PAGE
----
Questions and answers on the proposal to revise the EU emissions trading system (EU ETS)

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Courtesy of Europa Press Room

1. Why has the Commission proposed today a revision of EU ETS?

The European Commission has presented a legislative proposal to revise the EU Emissions Trading System (ETS) in line with the 2030 climate and energy policy framework agreed by the EU leaders in October 2014. The proposal is an integral part of the work on achieving a resilient Energy Union with a forward-looking climate policy – a top political priority of the Juncker Commission, launched in February 2015.

This is the first step in delivering on the EU's target to reduce greenhouse gas emissions by at least 40% domestically by 2030 as part of its contribution to the new global climate deal due to be adopted in Paris this December. This proposal sends a strong message to the international community at a critical moment when other major players such as G7 and China have also shown their firm determination.

The EU ETS is the largest carbon market in the world. Today's proposal aims to ensure that the EU ETS – the cornerstone of EU climate policy – remains the most efficient way to cut emissions in the decade to come. It can thereby build on the experiences by companies and public authorities from the first decade of its implementation. The EU ETS should continue to inspire other international partners, such as China, to use carbon pricing as a cost-effective driver for a gradual but sustainable decarbonisation of their economies for the benefit of future generations.

Ambitious climate action creates businesses opportunities and opens up new markets for low-carbon technologies. Today's proposal confirms that climate action and competitiveness go hand in hand. The revised EU ETS will provide stronger incentives for innovation and continue to ensure that European industries remain competitive on international markets. Additional funds from the EU ETS are provided for low-carbon innovation – for the first time also for energy-intensive industry – and for the modernisation of the energy systems in lower-income Member States. This will further stimulate the uptake of renewables and other low-carbon and energy-efficient technologies which are, alongside decarbonisation, further key objectives of the Energy Union.

Finally, a revised EU ETS – based on the recently agreed Market Stability Reserve – will reinforce the functioning of the internal energy market and provide better long-term price signals for investments. Today's EU ETS proposal will therefore contribute to a better functioning European wide electricity market which is the best means to ensure that electricity can be delivered to private consumers and industries in the most cost-efficient way.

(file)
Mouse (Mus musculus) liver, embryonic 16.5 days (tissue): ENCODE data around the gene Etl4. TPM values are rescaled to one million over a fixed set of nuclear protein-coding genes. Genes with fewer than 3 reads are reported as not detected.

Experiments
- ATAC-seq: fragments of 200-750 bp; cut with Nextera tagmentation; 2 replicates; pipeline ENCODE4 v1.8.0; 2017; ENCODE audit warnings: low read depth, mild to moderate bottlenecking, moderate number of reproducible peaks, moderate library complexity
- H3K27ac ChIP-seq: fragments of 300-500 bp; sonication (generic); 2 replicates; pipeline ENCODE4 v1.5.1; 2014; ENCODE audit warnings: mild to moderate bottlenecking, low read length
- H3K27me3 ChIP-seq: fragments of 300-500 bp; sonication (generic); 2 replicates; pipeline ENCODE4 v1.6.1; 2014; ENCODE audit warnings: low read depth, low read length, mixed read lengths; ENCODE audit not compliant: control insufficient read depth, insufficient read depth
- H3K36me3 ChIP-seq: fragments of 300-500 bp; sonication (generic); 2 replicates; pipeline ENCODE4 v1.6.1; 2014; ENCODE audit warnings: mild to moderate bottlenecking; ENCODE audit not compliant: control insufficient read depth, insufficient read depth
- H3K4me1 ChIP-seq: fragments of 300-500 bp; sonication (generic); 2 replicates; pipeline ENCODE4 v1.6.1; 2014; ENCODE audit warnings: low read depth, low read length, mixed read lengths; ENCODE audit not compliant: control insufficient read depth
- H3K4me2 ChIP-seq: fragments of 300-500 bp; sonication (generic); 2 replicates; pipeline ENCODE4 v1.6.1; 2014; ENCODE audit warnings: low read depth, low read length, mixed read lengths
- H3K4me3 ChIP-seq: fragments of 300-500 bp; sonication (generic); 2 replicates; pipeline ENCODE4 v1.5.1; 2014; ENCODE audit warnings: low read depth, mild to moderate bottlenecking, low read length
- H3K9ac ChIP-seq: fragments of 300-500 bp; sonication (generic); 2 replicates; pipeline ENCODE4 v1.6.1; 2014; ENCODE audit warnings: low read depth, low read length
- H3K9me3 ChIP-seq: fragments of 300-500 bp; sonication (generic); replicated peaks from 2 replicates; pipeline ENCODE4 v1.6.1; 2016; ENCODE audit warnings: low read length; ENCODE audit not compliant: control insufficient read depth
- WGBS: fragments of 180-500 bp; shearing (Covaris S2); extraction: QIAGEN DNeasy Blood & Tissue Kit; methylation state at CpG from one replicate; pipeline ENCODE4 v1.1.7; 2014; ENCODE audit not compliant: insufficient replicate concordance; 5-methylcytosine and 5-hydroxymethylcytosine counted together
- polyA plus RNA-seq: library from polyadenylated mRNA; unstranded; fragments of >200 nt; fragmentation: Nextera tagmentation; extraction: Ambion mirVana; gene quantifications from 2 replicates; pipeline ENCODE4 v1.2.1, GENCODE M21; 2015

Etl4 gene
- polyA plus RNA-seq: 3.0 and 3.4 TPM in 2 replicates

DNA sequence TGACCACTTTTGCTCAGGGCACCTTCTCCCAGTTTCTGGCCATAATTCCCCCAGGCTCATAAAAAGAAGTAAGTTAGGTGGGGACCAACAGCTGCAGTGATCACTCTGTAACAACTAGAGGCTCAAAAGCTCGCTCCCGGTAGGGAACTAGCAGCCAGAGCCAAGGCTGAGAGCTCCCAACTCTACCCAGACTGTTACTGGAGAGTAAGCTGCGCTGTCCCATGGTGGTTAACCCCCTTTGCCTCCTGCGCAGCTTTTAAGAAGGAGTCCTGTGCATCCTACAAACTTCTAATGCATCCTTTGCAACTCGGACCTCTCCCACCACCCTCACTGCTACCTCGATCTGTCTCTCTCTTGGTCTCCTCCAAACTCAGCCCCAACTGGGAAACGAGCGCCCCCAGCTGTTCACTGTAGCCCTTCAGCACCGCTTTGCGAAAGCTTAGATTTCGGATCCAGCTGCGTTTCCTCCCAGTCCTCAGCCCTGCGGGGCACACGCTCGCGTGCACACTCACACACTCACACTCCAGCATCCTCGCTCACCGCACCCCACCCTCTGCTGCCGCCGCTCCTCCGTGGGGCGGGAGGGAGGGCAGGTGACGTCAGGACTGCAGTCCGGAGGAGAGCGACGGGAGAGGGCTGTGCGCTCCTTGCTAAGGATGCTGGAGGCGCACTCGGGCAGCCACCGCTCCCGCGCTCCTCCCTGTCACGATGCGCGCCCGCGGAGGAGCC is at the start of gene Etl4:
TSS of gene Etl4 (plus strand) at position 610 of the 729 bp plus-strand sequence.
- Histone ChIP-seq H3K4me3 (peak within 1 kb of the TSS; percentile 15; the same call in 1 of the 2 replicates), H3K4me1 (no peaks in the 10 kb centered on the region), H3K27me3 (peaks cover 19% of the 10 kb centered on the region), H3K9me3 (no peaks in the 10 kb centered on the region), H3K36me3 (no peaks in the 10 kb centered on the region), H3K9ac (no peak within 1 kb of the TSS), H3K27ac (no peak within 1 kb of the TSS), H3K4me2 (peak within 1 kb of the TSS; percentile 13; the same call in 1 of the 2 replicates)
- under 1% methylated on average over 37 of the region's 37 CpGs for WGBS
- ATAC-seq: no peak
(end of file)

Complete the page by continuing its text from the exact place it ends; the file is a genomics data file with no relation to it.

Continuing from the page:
2How will the revision benefit EU citizens, industry and Member States?

The proposed revision delivers multiple environmental and economic benefits. It will help tackle climate change by increasing the pace of EU efforts to cut greenhouse gas emissions. Cutting emissions also reduces air pollution, to the benefit of citizens' health. Moreover, it makes Europe less dependent on imported fossil fuels.

This proposal advocates for a stronger, better functioning EU ETS that helps putting the EU on track towards a low-carbon economy. It brings significant opportunities for business and industry to develop and profit from new technologies and markets, supports innovation and helps create new opportunities for jobs and growth. The proposal also supports the low-carbon transition by providing more funds to address investment needs in lower-income Member States.

At the same time, the Commission recognises that there may be risks for some businesses exposed to international competition, as long as no comparable climate efforts are undertaken in other major economies. That's why the proposal also includes safeguards for the international competitiveness of EU energy intensive industries. Important focus is given to reducing administrative burdens. Under the proposal, Member States will continue to be able to exclude small emitters from the EU ETS, including small and medium-sized enterprises with low emissions, as long as they are subject to equivalent measures.

3. How does the EU ETS revision contribute to international climate efforts?

EU emissions reductions will be an important contribution to the international effort to limit the global average temperature increase to below 2°C compared to pre-industrial levels.

The economy-wide 'at least 40%' target illustrates the EU’s continued commitment to securing an ambitious global climate deal with legally binding commitments from all Parties in Paris this December. Today's proposal continues this effort by presenting the first of the main steps in delivering on this ambitious emissions reduction target.

The decisions to be adopted in Paris are expected to mobilise climate finance, technology transfer and capacity building for eligible parties, particularly those with the fewest capabilities. Public sector climate finance will continue to play an important role in mobilising resources after 2020. In anticipation of these decisions, today's proposal calls on Member States to use a share of their EU ETS auction revenues to finance climate action in countries outside the EU, including for actions to adapt to the impacts of climate change. It will be on Member States to devote part of these revenues from the emissions trading scheme to support climate mitigation actions in third countries, including development countries.

4How will the ETS revision affect the total amount of allowances?

The overall quantity of allowances will decline by 2.2% every year starting from 2021.